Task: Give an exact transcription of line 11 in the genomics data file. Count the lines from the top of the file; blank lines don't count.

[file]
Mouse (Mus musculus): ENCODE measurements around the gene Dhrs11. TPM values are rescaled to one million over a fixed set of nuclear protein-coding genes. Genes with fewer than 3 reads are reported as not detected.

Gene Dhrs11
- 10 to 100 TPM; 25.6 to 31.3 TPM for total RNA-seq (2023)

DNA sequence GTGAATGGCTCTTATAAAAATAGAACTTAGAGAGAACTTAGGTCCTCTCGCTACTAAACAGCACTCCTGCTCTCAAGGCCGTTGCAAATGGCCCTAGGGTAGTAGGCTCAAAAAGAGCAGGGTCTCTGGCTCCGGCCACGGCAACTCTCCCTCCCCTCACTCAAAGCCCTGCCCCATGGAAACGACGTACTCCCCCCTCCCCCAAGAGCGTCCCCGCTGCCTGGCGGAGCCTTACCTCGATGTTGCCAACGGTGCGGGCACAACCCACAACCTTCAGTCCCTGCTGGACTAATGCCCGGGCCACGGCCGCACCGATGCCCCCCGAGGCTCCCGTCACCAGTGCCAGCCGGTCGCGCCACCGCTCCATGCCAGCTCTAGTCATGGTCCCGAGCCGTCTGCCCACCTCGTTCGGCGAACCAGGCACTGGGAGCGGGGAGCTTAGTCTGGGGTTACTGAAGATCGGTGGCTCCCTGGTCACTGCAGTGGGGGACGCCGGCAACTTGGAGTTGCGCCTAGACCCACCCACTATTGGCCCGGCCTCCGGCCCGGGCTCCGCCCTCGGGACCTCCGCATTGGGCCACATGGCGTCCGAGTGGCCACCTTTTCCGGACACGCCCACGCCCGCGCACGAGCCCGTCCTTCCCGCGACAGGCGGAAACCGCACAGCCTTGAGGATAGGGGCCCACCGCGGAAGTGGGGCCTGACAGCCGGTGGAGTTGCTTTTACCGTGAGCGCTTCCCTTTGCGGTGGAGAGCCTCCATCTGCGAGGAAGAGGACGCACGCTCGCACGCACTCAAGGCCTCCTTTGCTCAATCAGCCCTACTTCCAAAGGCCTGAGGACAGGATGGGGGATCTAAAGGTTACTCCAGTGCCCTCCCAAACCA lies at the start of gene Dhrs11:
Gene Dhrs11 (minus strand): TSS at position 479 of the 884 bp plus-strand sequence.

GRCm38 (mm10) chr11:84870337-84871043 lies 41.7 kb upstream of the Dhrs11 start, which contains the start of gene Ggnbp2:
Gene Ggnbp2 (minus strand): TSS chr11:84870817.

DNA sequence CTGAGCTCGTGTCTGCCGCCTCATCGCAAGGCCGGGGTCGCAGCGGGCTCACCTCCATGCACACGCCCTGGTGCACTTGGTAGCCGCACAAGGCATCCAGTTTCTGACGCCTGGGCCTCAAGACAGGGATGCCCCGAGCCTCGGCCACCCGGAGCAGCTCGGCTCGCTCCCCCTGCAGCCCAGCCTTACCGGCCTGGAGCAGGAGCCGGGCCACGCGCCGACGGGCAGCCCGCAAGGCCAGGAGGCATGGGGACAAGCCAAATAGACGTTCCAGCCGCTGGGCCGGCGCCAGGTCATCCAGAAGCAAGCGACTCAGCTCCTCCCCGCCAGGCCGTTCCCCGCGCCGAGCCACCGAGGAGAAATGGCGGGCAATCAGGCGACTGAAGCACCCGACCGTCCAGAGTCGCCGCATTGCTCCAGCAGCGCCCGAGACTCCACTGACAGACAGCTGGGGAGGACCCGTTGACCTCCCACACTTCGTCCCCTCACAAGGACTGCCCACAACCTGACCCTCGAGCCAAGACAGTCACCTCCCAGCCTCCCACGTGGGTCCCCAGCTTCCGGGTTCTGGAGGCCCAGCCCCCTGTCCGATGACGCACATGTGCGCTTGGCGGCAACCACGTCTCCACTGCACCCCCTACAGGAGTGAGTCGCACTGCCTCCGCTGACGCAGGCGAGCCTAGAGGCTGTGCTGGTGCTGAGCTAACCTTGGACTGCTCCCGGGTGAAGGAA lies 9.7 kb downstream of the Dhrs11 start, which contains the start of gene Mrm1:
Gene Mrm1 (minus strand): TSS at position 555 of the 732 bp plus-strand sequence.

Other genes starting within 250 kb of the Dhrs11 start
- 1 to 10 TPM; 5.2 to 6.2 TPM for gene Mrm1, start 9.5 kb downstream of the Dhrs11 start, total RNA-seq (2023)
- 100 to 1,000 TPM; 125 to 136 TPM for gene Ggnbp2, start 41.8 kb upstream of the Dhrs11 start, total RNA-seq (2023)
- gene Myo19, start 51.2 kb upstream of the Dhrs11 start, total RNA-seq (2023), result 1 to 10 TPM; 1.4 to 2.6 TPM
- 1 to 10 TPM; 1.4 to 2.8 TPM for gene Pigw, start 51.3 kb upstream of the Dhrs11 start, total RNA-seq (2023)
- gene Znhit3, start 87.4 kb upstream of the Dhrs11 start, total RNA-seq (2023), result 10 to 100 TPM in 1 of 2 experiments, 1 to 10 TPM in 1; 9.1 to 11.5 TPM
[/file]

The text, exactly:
- 1 to 10 TPM; 5.2 to 6.2 TPM for gene Mrm1, start 9.5 kb downstream of the Dhrs11 start, total RNA-seq (2023)